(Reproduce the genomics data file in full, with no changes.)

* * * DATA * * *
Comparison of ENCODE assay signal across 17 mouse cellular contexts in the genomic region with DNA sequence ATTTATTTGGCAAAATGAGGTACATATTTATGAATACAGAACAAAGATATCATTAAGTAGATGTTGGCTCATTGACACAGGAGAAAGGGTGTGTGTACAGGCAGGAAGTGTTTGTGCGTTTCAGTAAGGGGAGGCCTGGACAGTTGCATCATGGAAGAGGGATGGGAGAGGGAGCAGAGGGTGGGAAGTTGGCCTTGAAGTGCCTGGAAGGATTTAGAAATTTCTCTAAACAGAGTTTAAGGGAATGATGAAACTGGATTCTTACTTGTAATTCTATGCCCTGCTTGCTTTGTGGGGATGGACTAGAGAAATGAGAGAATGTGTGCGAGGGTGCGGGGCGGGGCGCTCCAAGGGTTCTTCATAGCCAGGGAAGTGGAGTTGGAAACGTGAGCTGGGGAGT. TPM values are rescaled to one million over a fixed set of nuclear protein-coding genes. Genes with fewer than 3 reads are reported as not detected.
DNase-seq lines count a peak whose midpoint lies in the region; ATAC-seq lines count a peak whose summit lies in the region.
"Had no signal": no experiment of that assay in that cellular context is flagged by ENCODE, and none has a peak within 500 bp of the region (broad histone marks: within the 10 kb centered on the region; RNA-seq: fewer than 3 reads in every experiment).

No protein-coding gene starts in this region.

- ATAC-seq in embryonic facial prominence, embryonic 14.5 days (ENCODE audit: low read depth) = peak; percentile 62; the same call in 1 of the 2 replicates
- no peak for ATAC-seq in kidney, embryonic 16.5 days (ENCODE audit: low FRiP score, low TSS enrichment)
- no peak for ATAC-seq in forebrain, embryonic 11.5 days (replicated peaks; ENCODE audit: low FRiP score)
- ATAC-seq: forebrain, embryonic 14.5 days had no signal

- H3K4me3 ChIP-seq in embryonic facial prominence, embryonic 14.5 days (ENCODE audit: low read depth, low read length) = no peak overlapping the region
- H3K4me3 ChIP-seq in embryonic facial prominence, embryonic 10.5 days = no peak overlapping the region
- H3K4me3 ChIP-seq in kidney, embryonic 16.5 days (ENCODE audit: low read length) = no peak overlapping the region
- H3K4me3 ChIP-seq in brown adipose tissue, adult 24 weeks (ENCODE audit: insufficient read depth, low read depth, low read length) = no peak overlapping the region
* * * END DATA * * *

Comparison of ENCODE assay signal across 17 mouse cellular contexts in the genomic region with DNA sequence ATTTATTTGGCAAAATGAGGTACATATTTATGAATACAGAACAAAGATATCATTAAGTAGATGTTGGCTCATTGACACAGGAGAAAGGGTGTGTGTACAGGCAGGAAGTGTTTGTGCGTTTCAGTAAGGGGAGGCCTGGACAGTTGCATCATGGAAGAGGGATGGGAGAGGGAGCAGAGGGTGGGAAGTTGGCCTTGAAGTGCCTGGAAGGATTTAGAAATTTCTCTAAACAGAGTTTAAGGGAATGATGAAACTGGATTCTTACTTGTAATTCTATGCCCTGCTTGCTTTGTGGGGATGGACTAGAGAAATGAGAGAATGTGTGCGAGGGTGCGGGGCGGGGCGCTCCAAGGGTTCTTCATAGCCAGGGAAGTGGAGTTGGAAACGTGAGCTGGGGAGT. TPM values are rescaled to one million over a fixed set of nuclear protein-coding genes. Genes with fewer than 3 reads are reported as not detected.
DNase-seq lines count a peak whose midpoint lies in the region; ATAC-seq lines count a peak whose summit lies in the region.
"Had no signal": no experiment of that assay in that cellular context is flagged by ENCODE, and none has a peak within 500 bp of the region (broad histone marks: within the 10 kb centered on the region; RNA-seq: fewer than 3 reads in every experiment).

No protein-coding gene starts in this region.

- ATAC-seq in embryonic facial prominence, embryonic 14.5 days (ENCODE audit: low read depth) = peak; percentile 62; the same call in 1 of the 2 replicates
- no peak for ATAC-seq in kidney, embryonic 16.5 days (ENCODE audit: low FRiP score, low TSS enrichment)
- no peak for ATAC-seq in forebrain, embryonic 11.5 days (replicated peaks; ENCODE audit: low FRiP score)
- ATAC-seq: forebrain, embryonic 14.5 days had no signal

- H3K4me3 ChIP-seq in embryonic facial prominence, embryonic 14.5 days (ENCODE audit: low read depth, low read length) = no peak overlapping the region
- H3K4me3 ChIP-seq in embryonic facial prominence, embryonic 10.5 days = no peak overlapping the region
- H3K4me3 ChIP-seq in kidney, embryonic 16.5 days (ENCODE audit: low read length) = no peak overlapping the region
- H3K4me3 ChIP-seq in brown adipose tissue, adult 24 weeks (ENCODE audit: insufficient read depth, low read depth, low read length) = no peak overlapping the region